|Appears in Collections:||History and Politics Journal Articles|
|Peer Review Status:||Refereed|
|Title:||Anti-Providentialism as Blasphemy in Late Stuart England: A Case Study of "the Stage Debate"|
|Publisher:||Blackwell / Wiley|
|Citation:||Manning D (2008) Anti-Providentialism as Blasphemy in Late Stuart England: A Case Study of "the Stage Debate", Journal of Religious History, 32 (4), pp. 422-438.|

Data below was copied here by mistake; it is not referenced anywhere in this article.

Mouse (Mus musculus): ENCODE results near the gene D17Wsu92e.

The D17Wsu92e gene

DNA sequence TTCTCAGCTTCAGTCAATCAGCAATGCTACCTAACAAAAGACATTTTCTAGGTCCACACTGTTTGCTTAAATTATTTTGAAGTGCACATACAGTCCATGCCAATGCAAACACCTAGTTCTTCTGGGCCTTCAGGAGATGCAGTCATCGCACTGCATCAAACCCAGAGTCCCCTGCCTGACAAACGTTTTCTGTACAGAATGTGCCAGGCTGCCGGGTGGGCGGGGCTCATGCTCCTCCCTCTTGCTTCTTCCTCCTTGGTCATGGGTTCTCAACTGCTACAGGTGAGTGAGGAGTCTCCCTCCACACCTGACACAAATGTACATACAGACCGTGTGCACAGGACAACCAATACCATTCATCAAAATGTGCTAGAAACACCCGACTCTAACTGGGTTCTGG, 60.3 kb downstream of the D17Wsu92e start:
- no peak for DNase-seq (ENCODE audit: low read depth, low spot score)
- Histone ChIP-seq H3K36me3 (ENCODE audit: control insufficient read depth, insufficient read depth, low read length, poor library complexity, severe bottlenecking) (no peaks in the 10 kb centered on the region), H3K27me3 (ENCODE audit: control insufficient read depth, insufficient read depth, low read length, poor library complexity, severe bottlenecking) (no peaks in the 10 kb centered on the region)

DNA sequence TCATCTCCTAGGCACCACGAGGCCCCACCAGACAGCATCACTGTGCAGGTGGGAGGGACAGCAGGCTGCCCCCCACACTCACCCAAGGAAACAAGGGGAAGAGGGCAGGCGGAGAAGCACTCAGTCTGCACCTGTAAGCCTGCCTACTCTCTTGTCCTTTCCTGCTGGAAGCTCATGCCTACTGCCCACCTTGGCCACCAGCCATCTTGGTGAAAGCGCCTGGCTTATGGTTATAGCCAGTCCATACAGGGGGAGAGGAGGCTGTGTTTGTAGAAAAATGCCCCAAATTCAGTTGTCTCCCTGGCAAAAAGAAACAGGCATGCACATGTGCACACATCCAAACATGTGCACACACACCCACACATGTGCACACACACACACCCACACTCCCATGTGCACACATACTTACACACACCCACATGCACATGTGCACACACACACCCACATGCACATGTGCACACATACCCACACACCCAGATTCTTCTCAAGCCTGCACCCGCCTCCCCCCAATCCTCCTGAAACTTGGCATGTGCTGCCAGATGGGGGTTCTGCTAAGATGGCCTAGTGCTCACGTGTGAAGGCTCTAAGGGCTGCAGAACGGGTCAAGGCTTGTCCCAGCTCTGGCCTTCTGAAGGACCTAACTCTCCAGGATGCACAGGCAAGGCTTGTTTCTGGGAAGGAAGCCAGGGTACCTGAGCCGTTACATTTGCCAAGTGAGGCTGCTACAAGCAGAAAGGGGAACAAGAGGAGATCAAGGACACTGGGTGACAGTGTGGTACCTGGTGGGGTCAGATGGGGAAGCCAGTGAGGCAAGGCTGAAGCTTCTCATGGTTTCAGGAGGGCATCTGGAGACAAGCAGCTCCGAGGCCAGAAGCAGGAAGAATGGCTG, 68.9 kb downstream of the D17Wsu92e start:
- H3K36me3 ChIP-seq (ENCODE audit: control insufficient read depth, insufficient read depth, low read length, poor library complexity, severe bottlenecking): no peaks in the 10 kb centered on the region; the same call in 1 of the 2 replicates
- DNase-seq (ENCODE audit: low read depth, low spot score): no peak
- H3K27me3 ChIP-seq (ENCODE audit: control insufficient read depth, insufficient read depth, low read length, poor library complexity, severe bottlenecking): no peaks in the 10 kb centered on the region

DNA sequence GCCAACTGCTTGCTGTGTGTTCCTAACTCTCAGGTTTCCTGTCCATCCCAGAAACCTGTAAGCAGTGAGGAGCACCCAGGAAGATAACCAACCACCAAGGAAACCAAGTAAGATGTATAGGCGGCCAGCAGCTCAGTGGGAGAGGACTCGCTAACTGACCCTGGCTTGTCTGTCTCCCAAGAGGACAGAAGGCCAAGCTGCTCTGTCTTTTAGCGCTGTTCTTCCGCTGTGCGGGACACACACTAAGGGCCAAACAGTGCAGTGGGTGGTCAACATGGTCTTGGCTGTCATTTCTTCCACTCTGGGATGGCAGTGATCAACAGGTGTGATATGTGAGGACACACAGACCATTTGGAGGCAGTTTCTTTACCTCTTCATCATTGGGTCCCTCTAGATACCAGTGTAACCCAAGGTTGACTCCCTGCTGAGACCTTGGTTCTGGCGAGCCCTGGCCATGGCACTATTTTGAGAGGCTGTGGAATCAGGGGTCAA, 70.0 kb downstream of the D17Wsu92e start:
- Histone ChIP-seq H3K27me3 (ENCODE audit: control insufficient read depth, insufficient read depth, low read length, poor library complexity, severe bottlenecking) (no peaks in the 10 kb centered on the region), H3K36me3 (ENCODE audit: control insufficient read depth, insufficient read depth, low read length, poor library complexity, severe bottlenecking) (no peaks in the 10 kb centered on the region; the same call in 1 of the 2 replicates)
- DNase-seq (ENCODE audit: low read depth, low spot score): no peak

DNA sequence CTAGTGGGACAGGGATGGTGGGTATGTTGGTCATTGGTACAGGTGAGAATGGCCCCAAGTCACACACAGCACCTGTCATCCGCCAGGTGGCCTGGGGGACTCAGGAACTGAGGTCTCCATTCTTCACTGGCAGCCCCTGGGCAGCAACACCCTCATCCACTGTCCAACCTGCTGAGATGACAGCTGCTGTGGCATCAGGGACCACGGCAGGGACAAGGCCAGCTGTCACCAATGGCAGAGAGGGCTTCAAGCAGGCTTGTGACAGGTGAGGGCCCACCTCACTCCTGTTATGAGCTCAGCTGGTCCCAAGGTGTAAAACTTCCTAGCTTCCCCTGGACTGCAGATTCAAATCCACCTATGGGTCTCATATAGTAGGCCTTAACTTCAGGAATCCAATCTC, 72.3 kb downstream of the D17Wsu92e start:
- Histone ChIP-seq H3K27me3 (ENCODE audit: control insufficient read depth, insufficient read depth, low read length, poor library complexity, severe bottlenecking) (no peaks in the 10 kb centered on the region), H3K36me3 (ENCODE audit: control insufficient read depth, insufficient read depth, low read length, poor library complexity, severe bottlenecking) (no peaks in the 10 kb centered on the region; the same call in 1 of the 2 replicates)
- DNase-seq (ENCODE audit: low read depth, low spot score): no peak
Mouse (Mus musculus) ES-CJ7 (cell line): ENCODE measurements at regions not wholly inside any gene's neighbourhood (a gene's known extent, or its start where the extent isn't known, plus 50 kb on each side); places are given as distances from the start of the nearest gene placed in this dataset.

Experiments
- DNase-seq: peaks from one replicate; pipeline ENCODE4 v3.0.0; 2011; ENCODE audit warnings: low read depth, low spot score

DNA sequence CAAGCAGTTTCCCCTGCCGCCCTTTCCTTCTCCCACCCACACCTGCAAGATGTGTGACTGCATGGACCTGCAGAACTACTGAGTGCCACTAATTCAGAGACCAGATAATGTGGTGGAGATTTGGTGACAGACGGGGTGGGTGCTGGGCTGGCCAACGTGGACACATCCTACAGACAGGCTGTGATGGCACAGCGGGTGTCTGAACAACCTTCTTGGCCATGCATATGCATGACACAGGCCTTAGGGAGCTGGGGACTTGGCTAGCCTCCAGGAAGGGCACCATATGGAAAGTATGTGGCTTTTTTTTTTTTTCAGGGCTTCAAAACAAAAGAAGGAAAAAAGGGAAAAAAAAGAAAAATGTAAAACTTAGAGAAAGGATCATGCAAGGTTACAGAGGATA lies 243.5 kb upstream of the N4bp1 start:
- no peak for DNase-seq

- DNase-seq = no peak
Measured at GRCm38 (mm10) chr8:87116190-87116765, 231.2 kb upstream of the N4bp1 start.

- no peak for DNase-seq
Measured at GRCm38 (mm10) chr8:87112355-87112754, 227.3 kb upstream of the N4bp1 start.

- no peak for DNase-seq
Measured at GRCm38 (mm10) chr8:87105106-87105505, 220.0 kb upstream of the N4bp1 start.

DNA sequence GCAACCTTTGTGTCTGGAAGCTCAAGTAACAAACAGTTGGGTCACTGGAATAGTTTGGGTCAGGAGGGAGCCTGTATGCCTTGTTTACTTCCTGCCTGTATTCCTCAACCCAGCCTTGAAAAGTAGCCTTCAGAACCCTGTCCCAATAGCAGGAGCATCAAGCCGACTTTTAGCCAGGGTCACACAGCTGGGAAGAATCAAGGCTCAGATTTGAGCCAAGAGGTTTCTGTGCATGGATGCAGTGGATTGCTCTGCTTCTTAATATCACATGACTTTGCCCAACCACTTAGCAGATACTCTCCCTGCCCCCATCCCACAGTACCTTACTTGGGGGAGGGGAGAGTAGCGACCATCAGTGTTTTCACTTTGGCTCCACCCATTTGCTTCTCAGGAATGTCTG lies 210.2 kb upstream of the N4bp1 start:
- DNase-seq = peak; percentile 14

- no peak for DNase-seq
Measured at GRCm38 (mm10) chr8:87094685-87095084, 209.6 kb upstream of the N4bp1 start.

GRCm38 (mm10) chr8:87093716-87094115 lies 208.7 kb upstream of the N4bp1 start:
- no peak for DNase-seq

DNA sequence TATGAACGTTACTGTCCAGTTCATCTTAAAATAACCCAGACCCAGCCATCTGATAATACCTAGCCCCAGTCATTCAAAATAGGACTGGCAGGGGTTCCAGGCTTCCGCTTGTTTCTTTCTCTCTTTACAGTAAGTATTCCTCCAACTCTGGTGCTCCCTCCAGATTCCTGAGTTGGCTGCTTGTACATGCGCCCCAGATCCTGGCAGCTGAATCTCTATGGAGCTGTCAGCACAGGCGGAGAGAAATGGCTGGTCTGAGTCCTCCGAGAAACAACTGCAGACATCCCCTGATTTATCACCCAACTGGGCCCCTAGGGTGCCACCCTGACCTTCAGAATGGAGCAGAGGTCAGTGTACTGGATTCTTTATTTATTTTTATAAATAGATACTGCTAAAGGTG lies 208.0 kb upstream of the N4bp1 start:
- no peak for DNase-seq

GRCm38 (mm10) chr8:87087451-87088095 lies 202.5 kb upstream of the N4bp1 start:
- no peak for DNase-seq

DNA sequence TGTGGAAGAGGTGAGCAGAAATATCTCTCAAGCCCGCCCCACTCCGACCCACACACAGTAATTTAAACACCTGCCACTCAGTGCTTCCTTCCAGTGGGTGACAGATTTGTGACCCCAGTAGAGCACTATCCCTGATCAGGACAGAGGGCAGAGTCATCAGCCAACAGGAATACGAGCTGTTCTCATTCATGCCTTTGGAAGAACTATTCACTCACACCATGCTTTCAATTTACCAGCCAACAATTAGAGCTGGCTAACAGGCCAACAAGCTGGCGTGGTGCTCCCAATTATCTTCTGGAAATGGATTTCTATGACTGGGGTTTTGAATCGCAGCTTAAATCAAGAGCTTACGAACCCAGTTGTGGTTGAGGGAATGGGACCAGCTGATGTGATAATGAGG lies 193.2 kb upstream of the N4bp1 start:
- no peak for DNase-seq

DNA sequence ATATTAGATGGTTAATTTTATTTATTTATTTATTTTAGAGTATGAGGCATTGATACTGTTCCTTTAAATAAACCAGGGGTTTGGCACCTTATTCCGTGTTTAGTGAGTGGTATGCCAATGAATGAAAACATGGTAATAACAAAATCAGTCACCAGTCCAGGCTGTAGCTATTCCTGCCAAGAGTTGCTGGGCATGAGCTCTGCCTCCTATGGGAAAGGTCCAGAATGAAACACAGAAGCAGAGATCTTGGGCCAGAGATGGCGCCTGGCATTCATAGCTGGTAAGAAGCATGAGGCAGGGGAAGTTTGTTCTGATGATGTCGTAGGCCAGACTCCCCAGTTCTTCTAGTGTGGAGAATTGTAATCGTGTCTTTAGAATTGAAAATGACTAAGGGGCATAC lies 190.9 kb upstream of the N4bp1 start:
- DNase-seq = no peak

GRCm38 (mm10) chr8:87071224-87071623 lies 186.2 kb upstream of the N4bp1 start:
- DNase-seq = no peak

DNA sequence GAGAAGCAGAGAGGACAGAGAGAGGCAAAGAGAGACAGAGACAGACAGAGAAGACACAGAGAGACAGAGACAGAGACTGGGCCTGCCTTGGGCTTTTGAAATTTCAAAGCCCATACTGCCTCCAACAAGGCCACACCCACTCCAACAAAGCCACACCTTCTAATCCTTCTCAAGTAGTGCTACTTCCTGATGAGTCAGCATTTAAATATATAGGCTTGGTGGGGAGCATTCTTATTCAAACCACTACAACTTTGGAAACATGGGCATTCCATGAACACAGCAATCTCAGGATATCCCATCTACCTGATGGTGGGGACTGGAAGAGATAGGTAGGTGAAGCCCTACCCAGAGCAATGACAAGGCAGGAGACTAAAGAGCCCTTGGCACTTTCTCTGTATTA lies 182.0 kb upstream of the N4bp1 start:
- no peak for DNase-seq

|Abstract:||This article develops a cultural history of blasphemy as representation by exploring the nexus between conceptions and perceived manifestations of blasphemy in a theological context. Specifically it uses a case study of "the stage debate", a controversy about the viability of the theatre in England at the turn of the eighteenth century, to argue that contemporary perceptions of anti-providentialism informed a sense of practical blasphemy that was commensurate with the Thomistic conception of blasphemy as aggravated unbelief. This interpretation illuminates the theological sensitivity of contemporary godly critics to perceived instances of anti-providentialism and their belief in the actual diabolism of the theatre.|
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